Tag Archives: new jersey

Nonprofit hospital CEO earns $5 mil in severance

Writing for The (Bergen County) Record and NorthJersey.com, Lindy Washburn used recent tax filings to discover millions in severance pay given to the executives of Hackensack University Medical Center, an area nonprofit hospital. The kicker? The top executives got this money while being forced out, in part because the hospital board had been shocked to discover just how much they’d been paying the execs.

The compensation packages came in a year in which tax filings show the 775-bed medical center employed 317 fewer staff and Moody’s Investors Service downgraded its credit rating to Baa1, leading to higher interest payments when new debt is issued. Two law firms also recommended a top-to-bottom overhaul of governance, including compensation practices, after the federal conviction of a state senator who was a paid consultant to the hospital.

Beyond the headline, Washburn used the tax filings to detail national comparisons, a debate on nonprofit status and data on all sorts of compensation at the hospital.

AHCJ articles and tip sheets

N.J. taxpayers pay tab on illegal steroids

Without further ado, here are links to the three parts of the enormous (both in length and import) “Strong at Any Cost” series by The Star-Ledger‘s Amy Brittain and Mark Mueller. The headlines alone tell much of the story.

The duo’s work centered upon now-deceased New Jersey doctor Joseph Calao. For good reason:

A seven-month Star-Ledger investigation drawing on prescription records, court documents and detailed interviews with the physician’s employees shows Colao ran a thriving illegal drug enterprise that supplied anabolic steroids and human growth hormone to hundreds of law enforcement officers and firefighters throughout New Jersey.

From a seemingly above-board practice in Jersey City, Colao frequently broke the law and his own oath by faking medical diagnoses to justify his prescriptions for the drugs, the investigation shows.

In just over a year, records show, at least 248 officers and firefighters from 53 agencies used Colao’s fraudulent practice to obtain muscle-building drugs, some of which have been linked to increased aggression, confusion and reckless behavior.

Six of them were later the subject of lawsuits “alleging excessive force or civil rights violations” that occurred around when they’d have been taking the drugs. Others were arrested for off-duty issues. For more on Colao’s medical excuses and his conflict-ridden relationship with the pharmacy that supplied his patients, be sure to read deeper in Brittain and Mueller’s meaty story.

Other must-reads are the “Warnings Ignored” subheading, which demonstrates the national scope of steroid abuse in the law enforcement community, and “About This Series,” in which the reporters explain how they conducted their investigation.

Columnist blogs about her breast cancer

NJ.com columnist Kathleen O’Brien has been blogging her breast cancer treatment experience from the beginning.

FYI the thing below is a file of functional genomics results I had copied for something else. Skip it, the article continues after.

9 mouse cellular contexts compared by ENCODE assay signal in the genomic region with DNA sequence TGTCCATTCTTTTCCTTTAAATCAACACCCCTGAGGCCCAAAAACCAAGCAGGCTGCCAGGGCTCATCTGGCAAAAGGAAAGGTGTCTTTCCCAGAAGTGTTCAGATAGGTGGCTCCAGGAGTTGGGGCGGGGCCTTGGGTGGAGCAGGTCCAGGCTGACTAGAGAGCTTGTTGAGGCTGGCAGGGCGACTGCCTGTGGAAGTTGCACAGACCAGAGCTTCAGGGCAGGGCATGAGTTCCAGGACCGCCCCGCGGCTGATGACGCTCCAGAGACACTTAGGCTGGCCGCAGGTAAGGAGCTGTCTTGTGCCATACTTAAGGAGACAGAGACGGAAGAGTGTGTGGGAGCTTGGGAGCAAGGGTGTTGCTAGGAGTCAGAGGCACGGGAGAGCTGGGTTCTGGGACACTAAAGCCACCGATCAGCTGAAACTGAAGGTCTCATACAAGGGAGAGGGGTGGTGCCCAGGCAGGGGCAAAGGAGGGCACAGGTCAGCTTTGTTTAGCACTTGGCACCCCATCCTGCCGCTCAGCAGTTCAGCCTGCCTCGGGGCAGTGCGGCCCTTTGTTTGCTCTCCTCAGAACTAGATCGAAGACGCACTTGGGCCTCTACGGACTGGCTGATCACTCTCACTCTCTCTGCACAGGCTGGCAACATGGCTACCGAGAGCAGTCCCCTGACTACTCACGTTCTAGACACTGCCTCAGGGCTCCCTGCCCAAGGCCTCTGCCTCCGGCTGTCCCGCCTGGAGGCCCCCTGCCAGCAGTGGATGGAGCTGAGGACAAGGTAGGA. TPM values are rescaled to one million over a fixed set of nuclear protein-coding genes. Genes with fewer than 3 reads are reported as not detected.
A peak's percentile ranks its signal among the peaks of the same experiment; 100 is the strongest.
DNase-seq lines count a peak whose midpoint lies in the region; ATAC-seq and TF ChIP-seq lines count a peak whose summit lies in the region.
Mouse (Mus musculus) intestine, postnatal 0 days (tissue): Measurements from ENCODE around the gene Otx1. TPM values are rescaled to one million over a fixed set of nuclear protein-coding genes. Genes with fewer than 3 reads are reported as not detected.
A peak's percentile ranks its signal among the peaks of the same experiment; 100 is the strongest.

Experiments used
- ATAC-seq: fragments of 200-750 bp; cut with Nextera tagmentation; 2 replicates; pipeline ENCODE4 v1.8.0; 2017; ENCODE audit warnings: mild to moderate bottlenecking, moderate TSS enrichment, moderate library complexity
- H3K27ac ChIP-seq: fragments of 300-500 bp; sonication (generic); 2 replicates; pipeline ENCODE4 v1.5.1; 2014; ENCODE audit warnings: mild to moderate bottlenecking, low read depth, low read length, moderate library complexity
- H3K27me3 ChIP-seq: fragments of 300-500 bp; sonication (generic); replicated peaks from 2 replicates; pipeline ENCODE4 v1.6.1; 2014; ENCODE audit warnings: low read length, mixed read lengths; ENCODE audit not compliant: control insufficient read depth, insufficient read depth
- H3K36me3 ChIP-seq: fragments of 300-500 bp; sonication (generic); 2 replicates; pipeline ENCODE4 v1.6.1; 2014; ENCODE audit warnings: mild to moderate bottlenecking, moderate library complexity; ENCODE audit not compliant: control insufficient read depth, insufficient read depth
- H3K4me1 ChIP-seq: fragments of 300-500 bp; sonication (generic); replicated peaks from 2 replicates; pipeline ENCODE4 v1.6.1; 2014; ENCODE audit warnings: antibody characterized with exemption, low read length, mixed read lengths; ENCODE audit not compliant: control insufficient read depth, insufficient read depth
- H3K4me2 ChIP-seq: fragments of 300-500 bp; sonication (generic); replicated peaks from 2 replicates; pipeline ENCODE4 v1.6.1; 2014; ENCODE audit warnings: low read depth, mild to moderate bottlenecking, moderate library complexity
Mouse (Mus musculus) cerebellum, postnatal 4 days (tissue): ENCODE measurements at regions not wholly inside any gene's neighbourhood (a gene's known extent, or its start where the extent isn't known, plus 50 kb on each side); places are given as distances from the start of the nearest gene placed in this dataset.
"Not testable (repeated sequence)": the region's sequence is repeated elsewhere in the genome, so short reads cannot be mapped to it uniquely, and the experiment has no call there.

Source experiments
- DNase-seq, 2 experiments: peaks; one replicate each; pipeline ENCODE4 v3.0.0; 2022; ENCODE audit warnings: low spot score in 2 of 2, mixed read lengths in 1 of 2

O’Brien’s posts address a mixture of big-picture issues (like avoiding a negative perspective and whether or not to participate in a clinical trial) and illuminating little anecdotes that show the subtle changes in daily life that accompany a cancer diagnosis and impending treatment (like saying goodbye to the hairdresser she won’t need now that she’s going to start chemotherapy). Her writing helps the reader gain a better understanding of the emotional and physical roller coaster upon which cancer patients are trapped.

N.J. psychiatric hospital botches drugs, doses

Jean Mikle of the Asbury Park Press chronicled medication errors at Ancora Psychiatric Hospital, New Jersey’s largest such institution. Mikle pored over public records and found that while hospital officials say they are safer than average, “overdoses, adverse reactions to medicines, and wrong doses of powerful drugs have harmed dozens of patients at Ancora since 2006.”

Since December, two Ancora patients have been hospitalized because of “reactions to medications” they received inside the psychiatric hospital, according to Ellen Lovejoy, the spokeswoman for the state Department of Human Services.

Brick resident Derrick Raymond, 28, who has been a patient at Ancora several times since 2002, said he could easily have been given the wrong medication because, he said, patient files were frequently in disarray.

“I’ve had my files mixed with other people’s,” Raymond said. “I could have been given the wrong medication. You start to feel like a guinea pig for medications in there.”

Mikle found cases where patients were given the wrong medication, the wrong amount of medication, no medication when some was needed, expired medication and medication intended for other patients.

N.J. law would publicize detailed hospital error info

In an Associated Press story, Eli Segall looked at proposed legislation in New Jersey that would require hospitals to publish error information and would prevent hospitals from billing patients or insurers for procedures during which mistakes were made.

While current New Jersey law calls for the publication of statewide statistics for preventable mistakes, the proposed legislation would take it a step farther and require data to be shared for individual hospitals. Reports for 2005 and 2006 have been published under the current law; 826 mistakes – 40 percent of which were patient falls – were reported statewide.

According to one of Segall’s sources, patients were only billed for mistaken procedures in isolated cases under existing laws and that in many cases hospitals don’t bill anybody when egregious mistakes have been made and insurers may refuse payment when mistakes have been made.